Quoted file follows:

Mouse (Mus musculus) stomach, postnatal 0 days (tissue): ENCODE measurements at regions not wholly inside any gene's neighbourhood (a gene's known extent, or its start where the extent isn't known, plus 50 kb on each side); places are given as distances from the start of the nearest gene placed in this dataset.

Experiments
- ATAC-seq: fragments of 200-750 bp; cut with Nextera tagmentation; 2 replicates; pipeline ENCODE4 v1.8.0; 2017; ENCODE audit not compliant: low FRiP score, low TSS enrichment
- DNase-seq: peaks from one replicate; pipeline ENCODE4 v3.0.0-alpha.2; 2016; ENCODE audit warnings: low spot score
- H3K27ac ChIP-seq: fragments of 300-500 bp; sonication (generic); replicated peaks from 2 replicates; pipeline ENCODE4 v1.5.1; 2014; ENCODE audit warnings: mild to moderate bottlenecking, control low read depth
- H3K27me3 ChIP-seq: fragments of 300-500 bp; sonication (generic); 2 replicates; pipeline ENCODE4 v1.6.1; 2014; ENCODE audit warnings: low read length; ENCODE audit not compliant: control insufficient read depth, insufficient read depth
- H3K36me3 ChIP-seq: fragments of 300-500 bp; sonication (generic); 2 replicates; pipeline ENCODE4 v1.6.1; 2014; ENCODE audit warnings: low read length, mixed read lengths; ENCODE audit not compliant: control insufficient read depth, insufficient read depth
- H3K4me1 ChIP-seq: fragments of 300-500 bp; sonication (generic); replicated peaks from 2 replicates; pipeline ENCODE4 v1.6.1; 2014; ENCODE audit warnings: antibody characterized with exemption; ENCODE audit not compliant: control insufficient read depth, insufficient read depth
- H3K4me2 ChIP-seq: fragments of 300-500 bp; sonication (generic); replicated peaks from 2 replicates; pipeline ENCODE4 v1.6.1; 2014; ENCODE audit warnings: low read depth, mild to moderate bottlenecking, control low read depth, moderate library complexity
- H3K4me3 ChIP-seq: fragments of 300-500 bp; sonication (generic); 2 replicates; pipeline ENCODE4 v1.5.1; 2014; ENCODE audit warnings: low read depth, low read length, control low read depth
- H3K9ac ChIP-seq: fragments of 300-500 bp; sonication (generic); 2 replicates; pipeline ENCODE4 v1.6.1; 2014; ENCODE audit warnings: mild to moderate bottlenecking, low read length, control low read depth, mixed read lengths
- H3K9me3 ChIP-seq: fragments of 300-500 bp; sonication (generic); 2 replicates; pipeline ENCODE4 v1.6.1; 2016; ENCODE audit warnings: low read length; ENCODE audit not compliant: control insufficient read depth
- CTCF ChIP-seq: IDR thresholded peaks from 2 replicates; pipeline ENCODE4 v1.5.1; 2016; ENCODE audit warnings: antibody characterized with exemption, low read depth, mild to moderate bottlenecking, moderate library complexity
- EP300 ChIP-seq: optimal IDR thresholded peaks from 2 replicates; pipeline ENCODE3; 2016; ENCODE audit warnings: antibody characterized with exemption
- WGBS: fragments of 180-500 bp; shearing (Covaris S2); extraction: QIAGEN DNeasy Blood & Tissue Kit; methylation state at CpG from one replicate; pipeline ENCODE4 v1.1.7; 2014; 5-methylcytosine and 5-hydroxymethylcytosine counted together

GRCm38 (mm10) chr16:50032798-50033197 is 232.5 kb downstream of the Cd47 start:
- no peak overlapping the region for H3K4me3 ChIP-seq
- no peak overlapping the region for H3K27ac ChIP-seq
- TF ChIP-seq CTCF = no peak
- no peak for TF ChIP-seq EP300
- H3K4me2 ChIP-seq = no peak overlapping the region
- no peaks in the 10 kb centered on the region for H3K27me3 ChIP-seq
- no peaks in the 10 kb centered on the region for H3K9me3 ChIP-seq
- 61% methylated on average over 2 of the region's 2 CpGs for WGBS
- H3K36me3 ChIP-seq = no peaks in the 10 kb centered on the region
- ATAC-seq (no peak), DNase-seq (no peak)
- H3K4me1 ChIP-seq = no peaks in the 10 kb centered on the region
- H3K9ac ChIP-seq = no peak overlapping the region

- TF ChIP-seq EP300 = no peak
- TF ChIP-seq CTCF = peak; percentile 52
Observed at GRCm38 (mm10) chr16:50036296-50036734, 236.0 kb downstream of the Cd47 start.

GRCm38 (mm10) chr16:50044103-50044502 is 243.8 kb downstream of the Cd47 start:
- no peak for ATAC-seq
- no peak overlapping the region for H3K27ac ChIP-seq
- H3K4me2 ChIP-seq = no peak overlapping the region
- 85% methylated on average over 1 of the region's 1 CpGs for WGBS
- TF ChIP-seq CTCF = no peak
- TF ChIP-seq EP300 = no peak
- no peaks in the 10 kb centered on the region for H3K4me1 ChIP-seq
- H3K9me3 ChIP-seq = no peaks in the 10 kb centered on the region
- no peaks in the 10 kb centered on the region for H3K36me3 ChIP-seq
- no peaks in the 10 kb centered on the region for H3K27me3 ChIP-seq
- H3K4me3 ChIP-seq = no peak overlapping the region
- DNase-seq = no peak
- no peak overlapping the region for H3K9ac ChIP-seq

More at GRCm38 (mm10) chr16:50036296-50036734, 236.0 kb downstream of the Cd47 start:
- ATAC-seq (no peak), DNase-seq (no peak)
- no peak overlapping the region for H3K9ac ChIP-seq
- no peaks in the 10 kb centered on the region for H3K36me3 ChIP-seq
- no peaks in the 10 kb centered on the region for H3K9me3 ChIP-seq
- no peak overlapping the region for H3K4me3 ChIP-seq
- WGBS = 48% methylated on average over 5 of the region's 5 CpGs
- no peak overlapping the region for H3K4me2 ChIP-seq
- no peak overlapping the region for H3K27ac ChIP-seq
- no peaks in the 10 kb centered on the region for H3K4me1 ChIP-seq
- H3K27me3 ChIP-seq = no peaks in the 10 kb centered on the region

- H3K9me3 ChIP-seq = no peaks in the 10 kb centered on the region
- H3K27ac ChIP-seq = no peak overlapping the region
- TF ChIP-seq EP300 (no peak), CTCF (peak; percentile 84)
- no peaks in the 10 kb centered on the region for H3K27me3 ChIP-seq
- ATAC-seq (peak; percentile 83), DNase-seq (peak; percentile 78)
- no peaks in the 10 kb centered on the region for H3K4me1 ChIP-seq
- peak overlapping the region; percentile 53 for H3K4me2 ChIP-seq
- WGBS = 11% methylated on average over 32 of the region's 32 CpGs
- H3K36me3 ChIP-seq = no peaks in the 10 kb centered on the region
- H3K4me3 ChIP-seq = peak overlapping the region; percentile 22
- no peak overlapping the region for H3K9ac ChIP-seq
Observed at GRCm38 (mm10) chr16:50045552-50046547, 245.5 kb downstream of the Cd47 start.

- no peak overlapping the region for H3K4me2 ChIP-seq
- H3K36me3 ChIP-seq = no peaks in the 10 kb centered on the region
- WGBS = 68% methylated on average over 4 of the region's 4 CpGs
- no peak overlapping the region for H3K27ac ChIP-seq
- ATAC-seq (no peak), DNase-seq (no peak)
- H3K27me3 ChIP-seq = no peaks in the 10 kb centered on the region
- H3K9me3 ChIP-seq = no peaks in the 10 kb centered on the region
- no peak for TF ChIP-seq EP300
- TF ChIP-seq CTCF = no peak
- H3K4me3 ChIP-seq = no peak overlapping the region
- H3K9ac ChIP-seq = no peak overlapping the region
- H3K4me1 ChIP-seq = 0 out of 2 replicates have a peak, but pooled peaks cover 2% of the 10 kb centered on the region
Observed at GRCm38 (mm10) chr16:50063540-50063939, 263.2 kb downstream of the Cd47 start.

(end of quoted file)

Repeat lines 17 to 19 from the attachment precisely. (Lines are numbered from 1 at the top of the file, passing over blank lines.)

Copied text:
- no peak overlapping the region for H3K4me3 ChIP-seq
- no peak overlapping the region for H3K27ac ChIP-seq
- TF ChIP-seq CTCF = no peak